As the aerial warfare branch of the UK military, the RAF is unique in being both the most recent part of the UK Armed Forces and essentially the first official air force in the world.
In fact, the Finnish Air Force was established three weeks prior to the Royal Air Force, but only by the arrival of a single plane to the city of Vaasa.
Since its inception in April 1918, the RAF, by contrast, could boast of already having a large array of military aircraft. It was, after all, the product of a merger between the RNAS (Royal Naval Air Service) and the Army’s RFC (Royal Flying Corps), which had both existed since 1914 and 1912, respectively.
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In fact, by the end of World War 1, the RAF was the largest air force in existence, with 291,170 personnel and 22,647 aircraft in 133 squadrons and 15 flights.
As of 2021, the MOD lists 555 fixed-wing aircraft as being in its possession, as well as 285 drones and 301 helicopters. Some of these are used by (and to train) those in the Army and Royal Navy, though the vast majority are flown by the RAF.
The RAF also has 33,840 Regular and Reserve personnel as of 2021 performing 63 different roles - as compared to over 30,000 for the Royal Navy and 112,000 for the Army.
Though smaller than its 1918 version, today’s Royal Air Force is a complex service that utilises traditional as well as cutting-edge aircraft and technology. This complexity is reflected within its organisation, something that will be examined here.
Squadrons, Flights And Other Units
To get a better understanding of how the Royal Air Force is organised, it is useful to compare it to the Army.
This is because, despite being complex itself, and much larger than the RAF, Army organisation is best understood by focusing on its regiments and battalions. These have been the traditional building blocks of the Army, and to a large degree they still are – with geographically based regiments recruiting a series of battalions bearing the regimental name. For instance, 1 Battalion, Oxford and Bucks Light Infantry; 2 Battalion, Oxford and Bucks Light Infantry (as an historical example); or 1 Battalion, The Rifles; 2 Battalion, The Rifles (as a present-day example.)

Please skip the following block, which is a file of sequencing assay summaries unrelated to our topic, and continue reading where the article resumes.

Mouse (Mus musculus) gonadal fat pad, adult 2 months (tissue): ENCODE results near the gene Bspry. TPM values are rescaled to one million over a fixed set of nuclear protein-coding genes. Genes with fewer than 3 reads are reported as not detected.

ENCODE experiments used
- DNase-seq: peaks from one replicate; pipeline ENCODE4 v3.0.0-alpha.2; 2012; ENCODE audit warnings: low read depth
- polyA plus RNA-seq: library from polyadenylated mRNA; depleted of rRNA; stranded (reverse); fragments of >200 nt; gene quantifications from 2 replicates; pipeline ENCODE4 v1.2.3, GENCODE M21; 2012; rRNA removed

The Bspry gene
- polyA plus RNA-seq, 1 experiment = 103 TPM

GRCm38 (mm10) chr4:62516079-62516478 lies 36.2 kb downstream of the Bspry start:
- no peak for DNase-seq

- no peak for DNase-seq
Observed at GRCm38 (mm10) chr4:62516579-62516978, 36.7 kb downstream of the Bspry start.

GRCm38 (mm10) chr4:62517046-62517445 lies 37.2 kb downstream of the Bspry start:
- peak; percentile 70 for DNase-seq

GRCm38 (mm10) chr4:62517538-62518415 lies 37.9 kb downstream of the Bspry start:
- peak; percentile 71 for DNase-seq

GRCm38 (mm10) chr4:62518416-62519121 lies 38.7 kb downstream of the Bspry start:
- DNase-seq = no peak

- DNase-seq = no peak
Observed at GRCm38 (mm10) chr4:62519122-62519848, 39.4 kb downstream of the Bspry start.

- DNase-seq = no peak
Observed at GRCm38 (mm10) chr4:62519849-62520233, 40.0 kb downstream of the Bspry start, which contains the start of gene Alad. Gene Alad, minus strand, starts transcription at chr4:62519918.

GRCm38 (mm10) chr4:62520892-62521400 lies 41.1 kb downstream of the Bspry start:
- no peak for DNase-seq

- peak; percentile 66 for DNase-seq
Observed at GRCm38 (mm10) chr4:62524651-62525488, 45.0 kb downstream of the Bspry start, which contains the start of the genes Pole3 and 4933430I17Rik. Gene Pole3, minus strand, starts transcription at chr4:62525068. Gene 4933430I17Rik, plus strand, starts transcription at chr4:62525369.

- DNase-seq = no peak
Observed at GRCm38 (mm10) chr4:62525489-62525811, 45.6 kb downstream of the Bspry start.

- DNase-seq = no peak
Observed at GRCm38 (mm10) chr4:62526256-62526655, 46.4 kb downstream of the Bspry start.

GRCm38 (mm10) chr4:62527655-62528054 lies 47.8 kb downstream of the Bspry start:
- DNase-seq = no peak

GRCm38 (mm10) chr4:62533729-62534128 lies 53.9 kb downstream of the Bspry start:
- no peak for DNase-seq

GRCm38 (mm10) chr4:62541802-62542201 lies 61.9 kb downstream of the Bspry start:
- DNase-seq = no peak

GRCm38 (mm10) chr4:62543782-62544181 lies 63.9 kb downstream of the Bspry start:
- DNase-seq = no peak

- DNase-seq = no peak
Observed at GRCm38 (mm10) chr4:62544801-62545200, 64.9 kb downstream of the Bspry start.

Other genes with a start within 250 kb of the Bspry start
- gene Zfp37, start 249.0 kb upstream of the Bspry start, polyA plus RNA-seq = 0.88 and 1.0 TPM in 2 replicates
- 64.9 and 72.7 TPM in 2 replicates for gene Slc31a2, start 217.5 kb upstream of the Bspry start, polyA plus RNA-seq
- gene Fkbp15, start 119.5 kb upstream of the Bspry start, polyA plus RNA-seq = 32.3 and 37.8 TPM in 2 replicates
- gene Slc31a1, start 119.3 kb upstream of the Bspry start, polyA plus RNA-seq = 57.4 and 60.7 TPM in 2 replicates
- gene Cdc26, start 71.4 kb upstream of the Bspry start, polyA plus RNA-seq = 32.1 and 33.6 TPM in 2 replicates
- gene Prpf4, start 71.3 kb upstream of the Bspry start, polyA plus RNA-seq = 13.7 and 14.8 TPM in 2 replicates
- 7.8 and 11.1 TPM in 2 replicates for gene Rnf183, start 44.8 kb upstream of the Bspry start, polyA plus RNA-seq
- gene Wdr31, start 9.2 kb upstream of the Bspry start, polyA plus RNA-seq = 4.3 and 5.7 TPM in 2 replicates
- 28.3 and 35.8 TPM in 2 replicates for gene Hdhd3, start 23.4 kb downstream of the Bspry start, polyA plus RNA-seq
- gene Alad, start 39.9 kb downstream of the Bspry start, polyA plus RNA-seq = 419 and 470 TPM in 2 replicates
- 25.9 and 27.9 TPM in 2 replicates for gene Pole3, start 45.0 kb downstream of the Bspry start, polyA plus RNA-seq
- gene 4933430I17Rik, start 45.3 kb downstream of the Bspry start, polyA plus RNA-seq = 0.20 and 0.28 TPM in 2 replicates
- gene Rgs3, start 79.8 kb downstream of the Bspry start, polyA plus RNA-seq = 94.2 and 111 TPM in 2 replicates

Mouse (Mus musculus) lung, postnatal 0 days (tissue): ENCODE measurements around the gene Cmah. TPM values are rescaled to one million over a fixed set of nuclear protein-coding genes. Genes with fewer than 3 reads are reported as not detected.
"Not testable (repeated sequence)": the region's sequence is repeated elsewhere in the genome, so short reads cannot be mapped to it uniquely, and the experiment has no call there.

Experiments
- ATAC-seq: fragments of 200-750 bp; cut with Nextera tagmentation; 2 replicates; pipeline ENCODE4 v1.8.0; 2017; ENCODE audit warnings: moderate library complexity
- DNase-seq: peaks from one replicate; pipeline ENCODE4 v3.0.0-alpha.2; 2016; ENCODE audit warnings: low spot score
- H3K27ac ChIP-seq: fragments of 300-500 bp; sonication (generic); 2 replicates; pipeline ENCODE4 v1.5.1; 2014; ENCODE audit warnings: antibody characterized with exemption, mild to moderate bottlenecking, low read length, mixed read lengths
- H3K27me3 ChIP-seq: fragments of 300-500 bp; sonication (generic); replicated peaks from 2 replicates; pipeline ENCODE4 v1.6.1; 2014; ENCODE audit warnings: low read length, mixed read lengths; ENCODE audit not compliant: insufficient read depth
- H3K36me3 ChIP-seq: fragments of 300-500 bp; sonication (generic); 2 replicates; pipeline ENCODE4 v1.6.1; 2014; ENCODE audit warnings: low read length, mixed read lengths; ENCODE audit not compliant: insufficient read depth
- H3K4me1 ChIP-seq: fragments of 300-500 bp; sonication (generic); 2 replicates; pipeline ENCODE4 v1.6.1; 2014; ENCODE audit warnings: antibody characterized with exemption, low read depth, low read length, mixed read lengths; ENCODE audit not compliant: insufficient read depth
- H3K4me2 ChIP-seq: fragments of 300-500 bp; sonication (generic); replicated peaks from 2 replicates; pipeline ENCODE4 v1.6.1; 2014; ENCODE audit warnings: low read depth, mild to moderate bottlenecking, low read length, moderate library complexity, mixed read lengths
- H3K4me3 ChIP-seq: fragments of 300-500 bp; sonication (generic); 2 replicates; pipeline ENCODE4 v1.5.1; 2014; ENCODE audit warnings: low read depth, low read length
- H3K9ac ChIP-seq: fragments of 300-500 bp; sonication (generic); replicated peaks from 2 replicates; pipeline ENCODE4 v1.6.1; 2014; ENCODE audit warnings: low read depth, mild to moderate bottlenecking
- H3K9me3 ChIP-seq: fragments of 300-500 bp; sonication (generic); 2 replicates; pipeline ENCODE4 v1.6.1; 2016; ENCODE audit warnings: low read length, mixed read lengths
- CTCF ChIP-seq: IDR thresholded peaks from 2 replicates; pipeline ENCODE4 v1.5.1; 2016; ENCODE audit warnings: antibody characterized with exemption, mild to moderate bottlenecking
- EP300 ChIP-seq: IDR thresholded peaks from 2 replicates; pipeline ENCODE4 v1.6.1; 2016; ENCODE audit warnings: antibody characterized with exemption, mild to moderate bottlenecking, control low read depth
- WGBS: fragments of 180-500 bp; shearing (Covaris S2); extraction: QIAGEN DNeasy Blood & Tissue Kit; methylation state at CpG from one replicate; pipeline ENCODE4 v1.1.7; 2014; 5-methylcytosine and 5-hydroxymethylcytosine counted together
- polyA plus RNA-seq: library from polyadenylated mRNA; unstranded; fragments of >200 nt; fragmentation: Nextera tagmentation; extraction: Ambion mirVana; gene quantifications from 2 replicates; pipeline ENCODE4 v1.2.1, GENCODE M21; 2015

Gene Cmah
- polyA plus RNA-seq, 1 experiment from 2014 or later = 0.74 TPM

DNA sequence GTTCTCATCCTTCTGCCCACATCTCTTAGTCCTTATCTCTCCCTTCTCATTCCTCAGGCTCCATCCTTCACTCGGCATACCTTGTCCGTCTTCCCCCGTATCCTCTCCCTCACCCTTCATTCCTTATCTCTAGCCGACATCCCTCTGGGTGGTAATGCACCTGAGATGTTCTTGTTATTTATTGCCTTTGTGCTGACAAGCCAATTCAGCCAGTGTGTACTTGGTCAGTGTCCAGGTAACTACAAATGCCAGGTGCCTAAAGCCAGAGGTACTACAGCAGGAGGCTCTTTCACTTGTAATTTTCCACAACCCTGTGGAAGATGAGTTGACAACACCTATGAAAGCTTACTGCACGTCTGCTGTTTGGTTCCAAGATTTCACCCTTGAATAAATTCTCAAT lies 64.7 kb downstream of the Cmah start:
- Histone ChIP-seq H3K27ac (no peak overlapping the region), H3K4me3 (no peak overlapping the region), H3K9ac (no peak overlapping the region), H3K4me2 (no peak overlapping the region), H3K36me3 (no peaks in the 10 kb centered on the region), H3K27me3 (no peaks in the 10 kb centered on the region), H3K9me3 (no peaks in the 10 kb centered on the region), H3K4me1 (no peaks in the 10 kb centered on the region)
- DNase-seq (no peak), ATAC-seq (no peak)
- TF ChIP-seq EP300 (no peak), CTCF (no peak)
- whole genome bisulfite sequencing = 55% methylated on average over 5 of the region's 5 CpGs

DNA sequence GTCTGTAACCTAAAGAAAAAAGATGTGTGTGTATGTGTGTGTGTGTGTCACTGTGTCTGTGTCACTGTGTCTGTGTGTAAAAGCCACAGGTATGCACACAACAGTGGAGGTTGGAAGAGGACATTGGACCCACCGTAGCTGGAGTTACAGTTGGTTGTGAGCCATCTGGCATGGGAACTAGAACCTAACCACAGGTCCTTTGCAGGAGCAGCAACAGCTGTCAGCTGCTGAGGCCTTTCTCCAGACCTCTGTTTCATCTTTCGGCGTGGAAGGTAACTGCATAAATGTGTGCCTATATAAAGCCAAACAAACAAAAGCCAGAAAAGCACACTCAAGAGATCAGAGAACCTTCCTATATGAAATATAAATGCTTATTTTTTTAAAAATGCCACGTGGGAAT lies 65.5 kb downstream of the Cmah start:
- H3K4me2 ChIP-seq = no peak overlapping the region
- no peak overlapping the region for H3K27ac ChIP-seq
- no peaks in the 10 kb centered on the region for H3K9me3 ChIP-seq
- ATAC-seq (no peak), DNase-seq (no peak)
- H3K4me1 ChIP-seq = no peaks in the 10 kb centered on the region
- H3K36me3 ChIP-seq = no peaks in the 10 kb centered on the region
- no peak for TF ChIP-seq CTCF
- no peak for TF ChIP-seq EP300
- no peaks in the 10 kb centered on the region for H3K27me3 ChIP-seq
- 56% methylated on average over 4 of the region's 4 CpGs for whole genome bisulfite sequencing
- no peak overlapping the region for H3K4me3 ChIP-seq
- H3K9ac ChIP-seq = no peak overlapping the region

Once recruited, battalions have usually taken on certain traditions and a sense of belonging associated with the parent regiment, as well as fighting to maintain and improve its reputation. They have also normally performed certain kinds of specialist roles, being, for instance, tank, artillery or infantry battalions (or, within the infantry, light infantry, mechanised infantry, etc.) Though, in the case of non-infantry battalions, it has often been commonplace for the term ‘regiment’ to be used instead of battalion (i.e. the Royal Tank Regiment and 101 Regiment Royal Artillery today, to give two examples.)
In a similar way, squadrons have always been (and still are) the main building block of the RAF. They too give their members not only a key unit around which to be organised, but also a sense of belonging, traditions and a service history all associated with the squadron. And they too have specific roles, such as flying combat jets, or certain helicopters.
Of course, regiments and squadrons are also very different in composition. Historically, the infantry battalions recruited by the Army’s regimental system have usually had around 1,000 men, while they have between 500 and 600 personnel today.
Squadrons, meanwhile, have historically been organised around a certain number of the same kind of aircraft. In the case of combat squadrons in today’s RAF, there are often 12 aircraft in each squadron, though historically there might have been more.
The term squadron also encompasses far more today than groups of combat aircraft, those who fly them and the associated support and maintenance personnel on the ground. Indeed, some squadrons exist only on the ground, in that they do not even have aircraft. Squadrons certainly can be and still are based around combat aircraft, though they might also perform other roles such as reconnaissance, training and equipment testing.